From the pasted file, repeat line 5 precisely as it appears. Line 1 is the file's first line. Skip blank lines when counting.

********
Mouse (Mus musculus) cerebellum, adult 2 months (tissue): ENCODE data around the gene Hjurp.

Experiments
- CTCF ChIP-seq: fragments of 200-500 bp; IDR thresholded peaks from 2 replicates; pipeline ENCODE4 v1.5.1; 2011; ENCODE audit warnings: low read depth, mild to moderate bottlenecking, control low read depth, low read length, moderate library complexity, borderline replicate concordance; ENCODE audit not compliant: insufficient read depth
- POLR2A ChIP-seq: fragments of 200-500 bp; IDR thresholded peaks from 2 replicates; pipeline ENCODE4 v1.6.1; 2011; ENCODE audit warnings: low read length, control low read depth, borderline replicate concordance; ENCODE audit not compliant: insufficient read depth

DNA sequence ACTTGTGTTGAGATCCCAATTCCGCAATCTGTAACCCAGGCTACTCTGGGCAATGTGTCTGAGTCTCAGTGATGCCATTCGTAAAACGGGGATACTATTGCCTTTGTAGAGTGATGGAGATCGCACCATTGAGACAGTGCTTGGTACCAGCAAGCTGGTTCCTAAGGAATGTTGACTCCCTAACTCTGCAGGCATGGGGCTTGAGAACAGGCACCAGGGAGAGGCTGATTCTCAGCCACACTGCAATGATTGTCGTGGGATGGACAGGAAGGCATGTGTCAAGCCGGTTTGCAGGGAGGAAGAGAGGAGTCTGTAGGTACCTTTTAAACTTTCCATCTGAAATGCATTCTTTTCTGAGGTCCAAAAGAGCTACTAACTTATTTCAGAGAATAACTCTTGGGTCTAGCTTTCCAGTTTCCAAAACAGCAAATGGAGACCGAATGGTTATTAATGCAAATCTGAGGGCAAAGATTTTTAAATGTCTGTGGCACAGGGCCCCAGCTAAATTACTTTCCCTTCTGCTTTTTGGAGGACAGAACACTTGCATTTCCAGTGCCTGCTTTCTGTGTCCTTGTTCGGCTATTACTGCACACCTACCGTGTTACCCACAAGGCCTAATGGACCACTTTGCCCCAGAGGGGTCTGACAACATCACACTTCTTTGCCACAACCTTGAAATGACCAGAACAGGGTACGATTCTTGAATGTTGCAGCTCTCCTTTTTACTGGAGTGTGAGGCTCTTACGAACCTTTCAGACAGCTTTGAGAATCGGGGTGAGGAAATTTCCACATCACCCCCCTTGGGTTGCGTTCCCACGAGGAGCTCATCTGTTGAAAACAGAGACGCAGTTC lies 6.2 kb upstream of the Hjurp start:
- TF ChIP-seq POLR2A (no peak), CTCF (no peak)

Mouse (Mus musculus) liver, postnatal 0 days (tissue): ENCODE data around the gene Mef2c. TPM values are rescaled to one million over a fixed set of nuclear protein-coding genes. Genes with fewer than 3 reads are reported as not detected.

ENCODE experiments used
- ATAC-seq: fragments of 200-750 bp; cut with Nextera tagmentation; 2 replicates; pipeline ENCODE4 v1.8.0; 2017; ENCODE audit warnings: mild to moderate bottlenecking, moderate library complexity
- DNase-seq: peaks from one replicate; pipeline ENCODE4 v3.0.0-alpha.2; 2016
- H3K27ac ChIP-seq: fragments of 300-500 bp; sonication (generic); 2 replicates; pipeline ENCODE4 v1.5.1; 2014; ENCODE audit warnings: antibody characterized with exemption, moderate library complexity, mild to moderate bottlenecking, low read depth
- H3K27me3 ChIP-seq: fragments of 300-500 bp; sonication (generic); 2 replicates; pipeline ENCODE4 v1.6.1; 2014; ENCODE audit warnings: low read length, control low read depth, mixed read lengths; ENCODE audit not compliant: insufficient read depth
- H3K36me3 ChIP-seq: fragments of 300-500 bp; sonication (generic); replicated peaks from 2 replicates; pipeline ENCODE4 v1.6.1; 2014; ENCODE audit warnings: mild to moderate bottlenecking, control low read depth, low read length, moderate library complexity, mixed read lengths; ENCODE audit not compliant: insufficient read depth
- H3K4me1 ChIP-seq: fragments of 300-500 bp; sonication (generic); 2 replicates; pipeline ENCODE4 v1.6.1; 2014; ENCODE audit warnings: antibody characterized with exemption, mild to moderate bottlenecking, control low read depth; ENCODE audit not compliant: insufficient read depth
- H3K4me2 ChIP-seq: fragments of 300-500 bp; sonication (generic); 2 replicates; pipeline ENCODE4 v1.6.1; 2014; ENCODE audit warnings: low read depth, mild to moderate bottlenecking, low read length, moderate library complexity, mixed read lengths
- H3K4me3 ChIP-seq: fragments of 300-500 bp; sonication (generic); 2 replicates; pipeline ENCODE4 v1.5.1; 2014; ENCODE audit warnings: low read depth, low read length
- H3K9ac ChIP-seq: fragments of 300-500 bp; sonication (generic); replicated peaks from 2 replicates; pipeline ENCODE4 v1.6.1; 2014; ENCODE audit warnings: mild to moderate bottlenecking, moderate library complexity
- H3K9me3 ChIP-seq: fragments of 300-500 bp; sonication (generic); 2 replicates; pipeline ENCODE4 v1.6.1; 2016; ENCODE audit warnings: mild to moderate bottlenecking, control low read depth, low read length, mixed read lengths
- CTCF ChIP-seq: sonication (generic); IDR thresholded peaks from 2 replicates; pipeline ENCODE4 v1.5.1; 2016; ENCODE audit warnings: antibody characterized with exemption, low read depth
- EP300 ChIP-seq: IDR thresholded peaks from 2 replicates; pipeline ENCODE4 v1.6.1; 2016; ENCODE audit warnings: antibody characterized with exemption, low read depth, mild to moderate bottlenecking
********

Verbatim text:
DNA sequence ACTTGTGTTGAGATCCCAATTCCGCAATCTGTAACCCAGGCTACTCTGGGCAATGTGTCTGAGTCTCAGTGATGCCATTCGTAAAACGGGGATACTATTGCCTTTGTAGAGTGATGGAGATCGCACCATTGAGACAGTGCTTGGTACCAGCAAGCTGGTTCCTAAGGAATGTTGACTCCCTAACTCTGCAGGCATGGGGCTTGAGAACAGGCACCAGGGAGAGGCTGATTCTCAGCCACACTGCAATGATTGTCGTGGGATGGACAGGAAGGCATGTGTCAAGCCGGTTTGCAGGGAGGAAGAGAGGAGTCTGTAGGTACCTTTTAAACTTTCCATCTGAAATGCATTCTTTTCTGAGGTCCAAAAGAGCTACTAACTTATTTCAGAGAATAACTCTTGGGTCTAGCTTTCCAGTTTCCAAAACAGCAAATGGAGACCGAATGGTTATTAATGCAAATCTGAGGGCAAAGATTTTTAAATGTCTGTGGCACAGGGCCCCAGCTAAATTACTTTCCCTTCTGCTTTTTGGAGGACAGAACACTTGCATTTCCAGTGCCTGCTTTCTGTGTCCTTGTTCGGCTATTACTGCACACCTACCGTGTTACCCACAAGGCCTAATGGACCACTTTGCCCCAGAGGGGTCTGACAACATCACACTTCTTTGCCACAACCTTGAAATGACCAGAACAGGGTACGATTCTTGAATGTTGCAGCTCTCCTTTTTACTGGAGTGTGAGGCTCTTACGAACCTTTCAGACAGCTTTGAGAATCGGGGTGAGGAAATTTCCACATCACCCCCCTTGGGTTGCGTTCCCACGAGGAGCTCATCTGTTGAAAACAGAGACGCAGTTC lies 6.2 kb upstream of the Hjurp start: